Connect the Dots – Port of Hastings

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Port of Hastings

Special Report from Jenny Warfe from the BlueWedges coalition on the Port of Hastings plans – a central plank of the hidden reasons for the East-West truckway –  to push freight through the inner northern suburbs.


I went to the Westernport Catchment Committee meeting yesterday 18th October 2013 to hear the PoHDA CEO Mike Lean’s presentation about the proposed Hastings Port expansion. Some of his memorable (predictable ) statements included, according to my notes:

• There are no other options
• Construction phase 2018-2025
• Will serve Victoria’s trade for the next 70,80 to 100 years

• It is fundamental as a gateway for the State
• Australians overwhelmingly want their children to have jobs
• Westernport highway would be upgraded to 6 lanes with dual train track in centre

• Project would also require the metro train tunnel to be built to allow for better movement of passenger trains on the Dandenong line, freeing up space for freight trains
• Shipping lines are now moving to wider container ships and steaming slower [so much for the PoMC’s Channel Deepening rationale that the Heads must be deepened because container ships would always be getting deeper and it was uneconomic for ships to wait for tide assistance]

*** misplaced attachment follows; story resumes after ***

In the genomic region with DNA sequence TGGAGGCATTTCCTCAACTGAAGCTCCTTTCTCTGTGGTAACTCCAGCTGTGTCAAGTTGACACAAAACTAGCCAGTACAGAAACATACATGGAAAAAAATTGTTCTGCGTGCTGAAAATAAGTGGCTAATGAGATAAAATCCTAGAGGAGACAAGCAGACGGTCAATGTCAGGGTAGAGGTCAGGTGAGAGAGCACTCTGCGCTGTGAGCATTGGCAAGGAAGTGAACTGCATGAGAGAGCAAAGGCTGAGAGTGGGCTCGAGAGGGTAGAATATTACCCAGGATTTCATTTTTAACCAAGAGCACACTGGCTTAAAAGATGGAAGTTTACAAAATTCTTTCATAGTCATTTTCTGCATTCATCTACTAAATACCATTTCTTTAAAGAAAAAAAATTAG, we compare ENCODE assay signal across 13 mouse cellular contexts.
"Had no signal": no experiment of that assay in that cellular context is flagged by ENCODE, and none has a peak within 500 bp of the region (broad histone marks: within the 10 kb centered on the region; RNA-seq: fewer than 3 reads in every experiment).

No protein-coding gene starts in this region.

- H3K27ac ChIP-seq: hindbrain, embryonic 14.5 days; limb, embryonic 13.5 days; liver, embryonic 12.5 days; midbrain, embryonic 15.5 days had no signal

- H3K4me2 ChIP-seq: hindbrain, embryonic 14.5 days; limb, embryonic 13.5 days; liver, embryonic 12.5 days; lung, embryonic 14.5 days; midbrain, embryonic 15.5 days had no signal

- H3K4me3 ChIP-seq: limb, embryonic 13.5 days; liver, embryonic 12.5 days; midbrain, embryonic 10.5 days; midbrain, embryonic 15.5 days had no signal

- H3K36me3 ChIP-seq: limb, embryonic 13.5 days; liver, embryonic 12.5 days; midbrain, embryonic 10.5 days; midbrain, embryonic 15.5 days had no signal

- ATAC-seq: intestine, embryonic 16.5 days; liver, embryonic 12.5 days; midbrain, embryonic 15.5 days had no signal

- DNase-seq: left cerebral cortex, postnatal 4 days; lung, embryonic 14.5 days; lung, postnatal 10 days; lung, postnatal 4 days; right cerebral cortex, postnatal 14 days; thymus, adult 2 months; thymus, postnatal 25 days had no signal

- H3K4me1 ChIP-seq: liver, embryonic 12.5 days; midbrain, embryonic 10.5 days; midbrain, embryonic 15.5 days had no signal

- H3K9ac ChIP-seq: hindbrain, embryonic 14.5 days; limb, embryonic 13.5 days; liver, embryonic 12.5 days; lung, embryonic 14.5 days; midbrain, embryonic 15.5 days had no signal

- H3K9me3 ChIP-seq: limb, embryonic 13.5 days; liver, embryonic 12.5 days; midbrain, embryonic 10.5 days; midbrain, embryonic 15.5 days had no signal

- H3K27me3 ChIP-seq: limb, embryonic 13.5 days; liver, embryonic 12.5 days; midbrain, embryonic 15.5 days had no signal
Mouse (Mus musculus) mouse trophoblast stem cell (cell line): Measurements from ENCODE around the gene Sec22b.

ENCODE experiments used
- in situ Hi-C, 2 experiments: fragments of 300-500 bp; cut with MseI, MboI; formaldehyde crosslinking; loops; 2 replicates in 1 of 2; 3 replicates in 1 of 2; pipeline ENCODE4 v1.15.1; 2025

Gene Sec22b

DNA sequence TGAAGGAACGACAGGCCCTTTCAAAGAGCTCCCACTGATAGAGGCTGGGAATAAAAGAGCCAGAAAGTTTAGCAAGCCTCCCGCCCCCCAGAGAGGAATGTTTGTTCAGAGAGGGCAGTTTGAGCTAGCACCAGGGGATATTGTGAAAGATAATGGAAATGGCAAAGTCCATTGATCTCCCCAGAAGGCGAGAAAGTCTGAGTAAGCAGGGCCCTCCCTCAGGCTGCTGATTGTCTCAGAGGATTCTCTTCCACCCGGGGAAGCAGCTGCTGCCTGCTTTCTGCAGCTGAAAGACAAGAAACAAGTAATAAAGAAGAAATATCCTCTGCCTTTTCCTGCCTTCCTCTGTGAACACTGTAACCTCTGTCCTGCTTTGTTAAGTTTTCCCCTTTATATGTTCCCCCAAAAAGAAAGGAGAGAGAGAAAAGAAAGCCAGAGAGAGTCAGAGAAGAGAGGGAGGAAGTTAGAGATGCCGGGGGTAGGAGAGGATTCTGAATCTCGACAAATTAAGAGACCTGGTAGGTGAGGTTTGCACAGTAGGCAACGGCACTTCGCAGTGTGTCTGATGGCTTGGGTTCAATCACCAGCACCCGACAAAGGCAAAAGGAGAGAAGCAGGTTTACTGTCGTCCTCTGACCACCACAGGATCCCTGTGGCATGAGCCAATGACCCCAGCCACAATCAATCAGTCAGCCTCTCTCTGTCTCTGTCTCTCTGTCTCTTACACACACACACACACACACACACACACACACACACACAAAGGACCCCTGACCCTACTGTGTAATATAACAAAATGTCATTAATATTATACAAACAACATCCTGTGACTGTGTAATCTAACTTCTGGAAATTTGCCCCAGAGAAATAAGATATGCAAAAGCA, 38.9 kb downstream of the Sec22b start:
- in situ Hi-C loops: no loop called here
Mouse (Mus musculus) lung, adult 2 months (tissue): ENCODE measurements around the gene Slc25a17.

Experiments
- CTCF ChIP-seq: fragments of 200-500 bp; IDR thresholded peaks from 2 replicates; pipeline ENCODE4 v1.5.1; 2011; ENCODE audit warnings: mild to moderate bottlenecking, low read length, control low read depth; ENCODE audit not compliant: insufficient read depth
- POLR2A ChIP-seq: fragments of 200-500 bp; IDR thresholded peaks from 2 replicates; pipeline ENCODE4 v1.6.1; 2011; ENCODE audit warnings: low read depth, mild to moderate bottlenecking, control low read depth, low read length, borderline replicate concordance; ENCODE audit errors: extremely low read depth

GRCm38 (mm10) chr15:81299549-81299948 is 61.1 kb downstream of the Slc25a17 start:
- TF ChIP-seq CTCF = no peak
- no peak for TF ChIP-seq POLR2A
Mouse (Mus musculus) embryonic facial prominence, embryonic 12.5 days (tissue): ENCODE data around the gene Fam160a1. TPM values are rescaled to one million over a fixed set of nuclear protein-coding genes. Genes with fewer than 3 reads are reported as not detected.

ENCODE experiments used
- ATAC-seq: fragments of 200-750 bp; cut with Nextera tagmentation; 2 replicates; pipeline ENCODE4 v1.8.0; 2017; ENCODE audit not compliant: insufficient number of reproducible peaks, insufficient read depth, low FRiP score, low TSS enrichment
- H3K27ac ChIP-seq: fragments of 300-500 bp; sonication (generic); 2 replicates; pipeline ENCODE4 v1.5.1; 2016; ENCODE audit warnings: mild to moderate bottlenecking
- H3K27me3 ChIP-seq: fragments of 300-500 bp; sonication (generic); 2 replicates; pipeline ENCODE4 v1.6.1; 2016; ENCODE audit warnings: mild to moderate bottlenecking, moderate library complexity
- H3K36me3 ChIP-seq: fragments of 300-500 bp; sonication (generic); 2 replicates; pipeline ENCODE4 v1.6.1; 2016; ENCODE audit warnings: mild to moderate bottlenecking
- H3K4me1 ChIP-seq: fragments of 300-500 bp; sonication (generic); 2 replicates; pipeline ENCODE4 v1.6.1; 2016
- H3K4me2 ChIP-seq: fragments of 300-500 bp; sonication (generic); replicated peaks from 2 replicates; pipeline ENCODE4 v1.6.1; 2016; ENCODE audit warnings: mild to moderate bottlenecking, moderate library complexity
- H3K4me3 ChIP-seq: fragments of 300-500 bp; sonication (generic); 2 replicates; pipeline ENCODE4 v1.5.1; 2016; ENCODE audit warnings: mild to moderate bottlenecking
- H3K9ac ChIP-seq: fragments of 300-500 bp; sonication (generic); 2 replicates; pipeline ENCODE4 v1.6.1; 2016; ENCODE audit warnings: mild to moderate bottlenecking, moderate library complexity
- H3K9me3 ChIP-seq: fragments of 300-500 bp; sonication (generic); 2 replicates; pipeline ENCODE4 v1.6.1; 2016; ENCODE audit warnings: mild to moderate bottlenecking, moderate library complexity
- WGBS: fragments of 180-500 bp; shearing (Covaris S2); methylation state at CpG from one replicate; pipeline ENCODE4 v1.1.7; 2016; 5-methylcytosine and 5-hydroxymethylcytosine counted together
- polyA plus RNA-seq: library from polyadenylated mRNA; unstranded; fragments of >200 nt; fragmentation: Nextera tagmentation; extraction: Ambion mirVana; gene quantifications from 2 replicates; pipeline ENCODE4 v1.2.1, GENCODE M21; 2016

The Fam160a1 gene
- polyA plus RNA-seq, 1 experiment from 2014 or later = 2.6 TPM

• Container trade is growing at 5-7% compounding annually

• Planning for a minimum of 9 million containers per annum by 2060, ramping up from 2025
• Victoria is growing at 1500 people per week [it is actually 100,000 per annum at present, 60% of which is elective immigration]
• We are many years from having an outcome in the business case

• Compared with any other Australian port, Hastings has the largest amount of port related zoned land close to a port
• If you put it in a container we will move it
• Aiming for maximum automation at the port, so that flood lighting at night is not required, so that birds won’t be disturbed – might only be a few dozen people on site [so much for jobs then.]
• There will be positive impacts as well

[et cetera]

Clearly the plan is predicated on a business as usual scenario, reliant on a doubling of the state’s population and a quadrupling of trade by mid-century and of course abundant fossil fuels to power the juggernaut.
When asked, Mr. Lean denied any knowledge of coal export through Hastings as part of the business case- although acknowledged that he had “read something about it recently.”

There was quite a bit of concern expressed in questions from the meeting and amazement at the numbers of containers, ships, trucks and trains that his “vision” would entail. …..And quite a bit of defensiveness in his replies- perhaps reverting to his former Army Lieutenant Colonel days. Prior to PoHDA, Mr. Lean was responsible for the Williamstown shipyard and the Maritime Business Unit at BAE Systems Australia working on the Air Warfare Destroyer and Landing Helicopter Dock projects.


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